Dover take an impressive third place on the virtual Antigua to Panama race

Following the tight finish to the virtual Atlantic crossing race, Dover Rowing Club were ready to take on Folkestone and Worthing on the next leg; the ‘sprint’ from virtual Antigua to virtual Panama covering 2115 kilometres. The event saw ergo (rowing machines), walking and running count directly to the kilometre totals with cycling counting half and workouts converted into distances to build towards the target. The interest in the first race led to more CARA teams joining the original three with Bexhill, Deal, Shoreham and Herne Bay as well as our friends from the west Dartmouth. With the larger membership clubs joining there was greater pressure on the Dover team to come together in their role of underdog. With permission from the race organisers, Dover also picked up the sole Eastbourne RC competitor and friend of the club Jon Osborn.

It was no surprise that Shoreham leapt out to an early lead on day one with their greater man and woman power, leaving Dover fighting initially with Folkestone and Worthing in the lower end of the table. Dover galvanised into action and steadily pulled away from their first leg opponents with big scores from Jo Johnston, Cameron Mackintosh, Matt Barnett and David Newman on the ergos; Chrissy Purvis, Heather and Bo Corby, Adrian Callard and Alfie Gardner on their bikes; Maria West-Burrows, Tony Burrows, Julie Hall on foot; Saffron Walmsley-Preece, Emma Oliver, Emma Spanton and Jon Cook on the workouts. Dover started closing ground on Deal and Bexhill. A midweek surge saw Deal take the lead with Shoreham and Bexhill above Dover. Big rides for Walmsley-Preece, Paul Scrivener and strong rows from Chris Hall and Tom Stothart drove the team on to close down Bexhill. With regular contributions from across the club including Nick Bailey, Steve Woods, Chris Price, Jen Jordan and Marie Cockerell. The youth section were also busy with Oliver Spanton, E Day, Chantel Mayes, Jasper Mallet and even the young coxswains Safia Corby and Scarlett Durnham-Burrows contributing to the race total.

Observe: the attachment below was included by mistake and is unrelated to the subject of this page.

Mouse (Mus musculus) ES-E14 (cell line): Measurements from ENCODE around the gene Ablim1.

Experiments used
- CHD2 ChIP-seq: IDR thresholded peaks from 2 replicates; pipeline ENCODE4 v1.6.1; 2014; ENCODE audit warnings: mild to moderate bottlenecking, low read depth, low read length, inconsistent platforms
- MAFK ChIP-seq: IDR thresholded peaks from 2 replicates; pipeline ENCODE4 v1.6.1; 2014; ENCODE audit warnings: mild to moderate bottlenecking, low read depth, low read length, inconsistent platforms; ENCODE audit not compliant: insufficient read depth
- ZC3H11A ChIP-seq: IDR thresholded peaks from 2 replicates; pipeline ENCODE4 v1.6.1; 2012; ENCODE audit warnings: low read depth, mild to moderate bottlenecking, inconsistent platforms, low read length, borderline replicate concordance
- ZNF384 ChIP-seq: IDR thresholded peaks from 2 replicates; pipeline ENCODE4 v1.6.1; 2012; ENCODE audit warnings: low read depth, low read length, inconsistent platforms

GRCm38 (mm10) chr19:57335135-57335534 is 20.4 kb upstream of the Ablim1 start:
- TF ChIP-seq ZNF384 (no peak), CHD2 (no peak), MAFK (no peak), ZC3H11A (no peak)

When Shoreham crossed the line after 6 days of racing followed shortly by Deal the official race stats showed Callard as the leading individual with Newman ranked 5th by kilometres covered. The start of the 7th day saw a big push from Dover with good distances from Callard, Kate and Ella Day, hard cycling from Barnett and a big ergos from Newman and C Hall. With everyone contributing important scores, Dover came home in third ahead of Bexhill.

The individual stats saw Barnett and C Hall enter the top ten for individual performers, but Callard retained his lead contributing a truly impressive 241.5 kilometres cross the 7 days. Dover were shown to have the third smallest squad but the highest average distance per rower across the competition. They led in the walking distance category and came 3rd in ergo and workout performances.

One Day Warriors – Single Day Total
Single 1st Distance 2nd 3rd
ergo Chris Hall 22443 metres David Newman Matt Bryant
walk/run Adrian Callard 24000 metres Tony Burrows Bo Corby / Chris Hall
cycle Alfie Gardner 78857 metres Jon Cook Matt Bryant
workout Chris Hall 45 minutes Jon Cook / Adrian Callard Steve Woods
ergo Jo Johnson 13927 metres Maria West-Burrows Heather Corby
walk/run Maria West-Burrows 21730 metres Ella / Kate Day Julie Hall
cycle Saffron Walmsley-Preece 75639 metres Heather Corby Chrissy Puris
workout Heather / Safia Corby 120 minutes Emma Oliver Saffron Walmsley-Preece
Full Course Fighters – Whole Race Total
Combine 1st Distance 2nd 3rd
ergo David Newman 90500 metres Chris Hall  Cameron Mackintosh
walk/run Adrian Callard 122070 metres Tony Burrows David Newman
cycle Adrian Callard 175280 metres Alfie Gardner Matt Bryant